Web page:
"Later in the game, we started sitting a little bit better on some of his breaking stuff, but he got a lot of it across for strikes. We hit five or six balls really hard, too, but right to people. And the ball always takes a good hop when you're playing on turf."

The Kingsmen gave Geertsen all the run support he needed in the first inning, when they sent 14 batters to the plate and scored their eight runs on three hits, six walks and two St. Helens errors. Lions starter Kaleb Edwards, a sophomore right-hander, struggled to find the strike zone and faced 10 batters without recording an out before handing the ball off to Fitzgerald.

"Kaleb is better than that," Timmons said. "It's hard for me to say what was happening. It's not like him to miss that badly. Sometimes, your guy just doesn't have it in the first inning, and then we didn't make a couple of plays behind him and … yeah, it was a rough way to start.

"I really don't have a No. 1 starter this year, but we have three kids that can throw pretty darn well. Kaleb has been the best so far for us this year, but he kind of got thrown to the wolves today because one of the other starters was out with the flu and the other one missed practice Monday, so I wasn't going to put him in."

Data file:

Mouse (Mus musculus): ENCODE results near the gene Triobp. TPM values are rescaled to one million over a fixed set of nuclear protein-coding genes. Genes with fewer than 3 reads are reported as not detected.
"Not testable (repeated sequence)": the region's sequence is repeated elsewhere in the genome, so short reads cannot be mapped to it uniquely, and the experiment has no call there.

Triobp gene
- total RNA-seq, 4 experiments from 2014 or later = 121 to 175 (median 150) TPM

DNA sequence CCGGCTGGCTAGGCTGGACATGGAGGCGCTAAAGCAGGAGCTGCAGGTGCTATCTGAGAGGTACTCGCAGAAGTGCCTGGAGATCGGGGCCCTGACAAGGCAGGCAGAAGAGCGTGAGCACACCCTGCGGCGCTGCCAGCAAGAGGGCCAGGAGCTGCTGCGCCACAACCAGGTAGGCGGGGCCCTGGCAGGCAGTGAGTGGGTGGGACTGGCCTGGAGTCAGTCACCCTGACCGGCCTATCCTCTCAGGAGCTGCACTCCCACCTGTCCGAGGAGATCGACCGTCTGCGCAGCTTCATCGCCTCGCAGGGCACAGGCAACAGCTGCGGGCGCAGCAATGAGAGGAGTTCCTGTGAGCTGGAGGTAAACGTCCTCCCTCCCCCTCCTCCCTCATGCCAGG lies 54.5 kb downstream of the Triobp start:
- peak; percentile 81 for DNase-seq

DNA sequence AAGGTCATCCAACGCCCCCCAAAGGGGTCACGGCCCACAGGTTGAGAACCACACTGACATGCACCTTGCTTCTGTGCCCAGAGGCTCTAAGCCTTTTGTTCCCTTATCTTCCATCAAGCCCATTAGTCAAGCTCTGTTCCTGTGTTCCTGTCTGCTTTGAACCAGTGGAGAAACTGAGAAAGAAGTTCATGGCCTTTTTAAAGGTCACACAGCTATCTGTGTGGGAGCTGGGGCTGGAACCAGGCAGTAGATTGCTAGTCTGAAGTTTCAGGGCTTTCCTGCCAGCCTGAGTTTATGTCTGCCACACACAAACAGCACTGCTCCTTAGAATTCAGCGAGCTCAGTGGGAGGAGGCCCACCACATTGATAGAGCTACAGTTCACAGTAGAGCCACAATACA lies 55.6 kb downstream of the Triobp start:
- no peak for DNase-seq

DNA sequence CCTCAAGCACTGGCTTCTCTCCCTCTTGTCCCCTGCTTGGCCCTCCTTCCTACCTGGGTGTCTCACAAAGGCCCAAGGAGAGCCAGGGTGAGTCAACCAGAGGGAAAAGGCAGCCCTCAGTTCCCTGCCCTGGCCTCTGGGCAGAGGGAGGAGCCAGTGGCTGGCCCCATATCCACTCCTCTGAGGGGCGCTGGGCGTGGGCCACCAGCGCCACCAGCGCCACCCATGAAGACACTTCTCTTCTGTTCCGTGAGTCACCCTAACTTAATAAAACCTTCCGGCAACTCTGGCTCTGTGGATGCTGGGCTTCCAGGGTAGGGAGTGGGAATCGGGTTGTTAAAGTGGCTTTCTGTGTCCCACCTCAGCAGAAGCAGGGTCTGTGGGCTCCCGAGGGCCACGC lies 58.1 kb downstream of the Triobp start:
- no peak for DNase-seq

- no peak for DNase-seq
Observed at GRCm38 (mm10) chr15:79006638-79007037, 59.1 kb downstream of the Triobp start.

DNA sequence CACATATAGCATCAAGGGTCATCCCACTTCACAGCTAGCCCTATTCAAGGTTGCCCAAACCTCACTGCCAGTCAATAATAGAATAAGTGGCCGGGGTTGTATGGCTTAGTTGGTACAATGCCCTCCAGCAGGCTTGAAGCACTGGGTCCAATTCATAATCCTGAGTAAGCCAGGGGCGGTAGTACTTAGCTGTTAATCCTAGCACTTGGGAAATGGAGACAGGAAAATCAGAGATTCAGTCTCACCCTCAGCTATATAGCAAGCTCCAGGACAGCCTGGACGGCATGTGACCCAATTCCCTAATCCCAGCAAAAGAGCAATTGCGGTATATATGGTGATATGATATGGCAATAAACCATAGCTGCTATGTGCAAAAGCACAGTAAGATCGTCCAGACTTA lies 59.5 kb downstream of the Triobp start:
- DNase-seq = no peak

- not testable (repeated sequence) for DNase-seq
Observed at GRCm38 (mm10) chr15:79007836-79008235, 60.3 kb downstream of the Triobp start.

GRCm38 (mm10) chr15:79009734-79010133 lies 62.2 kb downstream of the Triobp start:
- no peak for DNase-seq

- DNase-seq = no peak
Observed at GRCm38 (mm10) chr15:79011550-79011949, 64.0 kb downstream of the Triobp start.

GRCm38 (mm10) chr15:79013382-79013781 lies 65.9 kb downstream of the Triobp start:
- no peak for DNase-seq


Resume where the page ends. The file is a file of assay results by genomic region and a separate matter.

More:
At one point, Timmons wondered if Putnam's new artificial turf mound may have added to Edwards' discomfort as only 12 of his 35 pitches were for strikes.

"Our whole field is grass and dirt, and it's a different ball game on grass and dirt," Timmons said. "Sometimes it can get in our head a little bit, but … Kaleb's still an athlete, and he should be able to throw strikes.

"But, also, we didn't make plays, and that makes it hard when you throw a good pitch and get a ground ball and the defense doesn't make the play. That's really rough, especially when you're flailing like we were there at the beginning."

Fitzgerald, a freshman right-hander, allowed one inherited runner to score on a bases-loaded walk in the first, but then settled into a groove over 4 2/3 innings, checking the Kingsmen on three hits with one walk and three strikeouts. 

Garrett Harris worked the final 1 1/3 innings, retiring the four Putnam batters he faced.

"We played a heck of a baseball game for six innings," Timmons said. "I told the kids after the first inning, 'Hey, let's turn this into a six-inning game and let's see what we can do to give ourselves some confidence going forward.'"

And the Lions were much more competitive, longer, on Wednesday. They trialed only 3-1 through four innings. Allen, Harris, Beatty and Ashton Smith each had a hit, and starting pitcher Jacob Klein gave up just five hits and three walks, with five strikeouts, in six innings.

But Putnam's No. 2 hurler, Jayden Junta, was tough to crack as well. He allowed only four hits and didn't walk a Lion. He also finished with nine strikeouts, throwing 62 of his 80 pitches for strikes, with 18 first-pitch strikes to the 26 batters who went up against him.